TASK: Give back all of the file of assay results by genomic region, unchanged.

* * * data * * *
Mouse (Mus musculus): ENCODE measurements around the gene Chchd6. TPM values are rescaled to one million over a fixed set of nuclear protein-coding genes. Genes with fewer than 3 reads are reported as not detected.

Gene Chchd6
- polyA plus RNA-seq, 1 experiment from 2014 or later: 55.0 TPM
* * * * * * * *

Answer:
Mouse (Mus musculus): ENCODE measurements around the gene Chchd6. TPM values are rescaled to one million over a fixed set of nuclear protein-coding genes. Genes with fewer than 3 reads are reported as not detected.

Gene Chchd6
- polyA plus RNA-seq, 1 experiment from 2014 or later: 55.0 TPM